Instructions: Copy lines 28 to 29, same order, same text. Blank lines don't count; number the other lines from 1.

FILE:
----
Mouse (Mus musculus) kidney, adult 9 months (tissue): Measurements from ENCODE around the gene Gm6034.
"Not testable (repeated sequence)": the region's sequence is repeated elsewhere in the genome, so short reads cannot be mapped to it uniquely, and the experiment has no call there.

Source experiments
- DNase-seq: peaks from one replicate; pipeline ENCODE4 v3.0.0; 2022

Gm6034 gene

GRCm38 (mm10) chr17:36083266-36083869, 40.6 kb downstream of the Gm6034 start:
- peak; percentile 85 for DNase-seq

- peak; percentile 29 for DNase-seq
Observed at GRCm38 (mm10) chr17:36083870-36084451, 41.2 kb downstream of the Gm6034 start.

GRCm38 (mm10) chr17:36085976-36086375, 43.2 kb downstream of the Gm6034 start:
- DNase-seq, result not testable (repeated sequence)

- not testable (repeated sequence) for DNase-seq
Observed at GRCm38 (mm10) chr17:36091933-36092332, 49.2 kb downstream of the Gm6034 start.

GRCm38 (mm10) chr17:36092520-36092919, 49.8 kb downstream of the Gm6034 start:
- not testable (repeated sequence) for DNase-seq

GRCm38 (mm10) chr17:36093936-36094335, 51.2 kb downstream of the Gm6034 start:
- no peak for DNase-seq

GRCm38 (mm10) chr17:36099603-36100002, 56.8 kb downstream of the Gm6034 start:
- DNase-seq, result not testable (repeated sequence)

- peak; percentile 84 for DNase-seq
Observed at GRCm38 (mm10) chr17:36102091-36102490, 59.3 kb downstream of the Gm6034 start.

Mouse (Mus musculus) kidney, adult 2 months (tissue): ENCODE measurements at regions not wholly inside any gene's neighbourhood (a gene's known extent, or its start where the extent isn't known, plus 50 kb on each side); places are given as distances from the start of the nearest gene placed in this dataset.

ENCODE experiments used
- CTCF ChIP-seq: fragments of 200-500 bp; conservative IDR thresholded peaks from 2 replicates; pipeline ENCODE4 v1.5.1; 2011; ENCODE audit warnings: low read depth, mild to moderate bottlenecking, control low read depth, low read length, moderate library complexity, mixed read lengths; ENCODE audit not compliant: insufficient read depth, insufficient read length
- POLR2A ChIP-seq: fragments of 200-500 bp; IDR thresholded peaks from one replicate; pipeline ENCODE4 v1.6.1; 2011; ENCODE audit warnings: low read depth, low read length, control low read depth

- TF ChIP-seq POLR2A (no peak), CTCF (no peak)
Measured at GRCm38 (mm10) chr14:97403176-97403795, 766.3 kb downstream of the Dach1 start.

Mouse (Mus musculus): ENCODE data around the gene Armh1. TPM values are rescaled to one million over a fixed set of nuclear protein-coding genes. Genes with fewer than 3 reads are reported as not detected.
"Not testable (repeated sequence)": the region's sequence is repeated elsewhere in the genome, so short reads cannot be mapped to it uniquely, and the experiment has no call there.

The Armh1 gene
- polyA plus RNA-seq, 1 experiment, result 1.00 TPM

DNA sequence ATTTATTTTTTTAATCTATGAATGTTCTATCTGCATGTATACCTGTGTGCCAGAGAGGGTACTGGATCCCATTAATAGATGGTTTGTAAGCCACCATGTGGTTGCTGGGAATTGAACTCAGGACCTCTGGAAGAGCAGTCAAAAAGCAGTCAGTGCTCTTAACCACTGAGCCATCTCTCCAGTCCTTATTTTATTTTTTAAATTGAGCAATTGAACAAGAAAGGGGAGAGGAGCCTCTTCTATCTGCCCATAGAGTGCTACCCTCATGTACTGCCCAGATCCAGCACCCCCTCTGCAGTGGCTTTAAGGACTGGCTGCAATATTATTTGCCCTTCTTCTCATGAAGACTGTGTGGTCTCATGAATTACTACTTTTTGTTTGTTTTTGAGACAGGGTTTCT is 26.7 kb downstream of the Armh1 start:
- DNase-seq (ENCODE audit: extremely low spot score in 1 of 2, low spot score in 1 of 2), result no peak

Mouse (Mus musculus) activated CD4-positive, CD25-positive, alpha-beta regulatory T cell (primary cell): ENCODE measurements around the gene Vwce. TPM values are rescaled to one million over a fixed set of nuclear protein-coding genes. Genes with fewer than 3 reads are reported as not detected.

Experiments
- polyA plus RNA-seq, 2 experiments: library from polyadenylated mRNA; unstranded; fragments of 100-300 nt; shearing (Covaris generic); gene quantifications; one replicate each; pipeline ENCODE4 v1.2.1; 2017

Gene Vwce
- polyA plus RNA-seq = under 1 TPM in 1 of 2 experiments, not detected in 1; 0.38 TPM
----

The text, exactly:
Mouse (Mus musculus): ENCODE data around the gene Armh1. TPM values are rescaled to one million over a fixed set of nuclear protein-coding genes. Genes with fewer than 3 reads are reported as not detected.
"Not testable (repeated sequence)": the region's sequence is repeated elsewhere in the genome, so short reads cannot be mapped to it uniquely, and the experiment has no call there.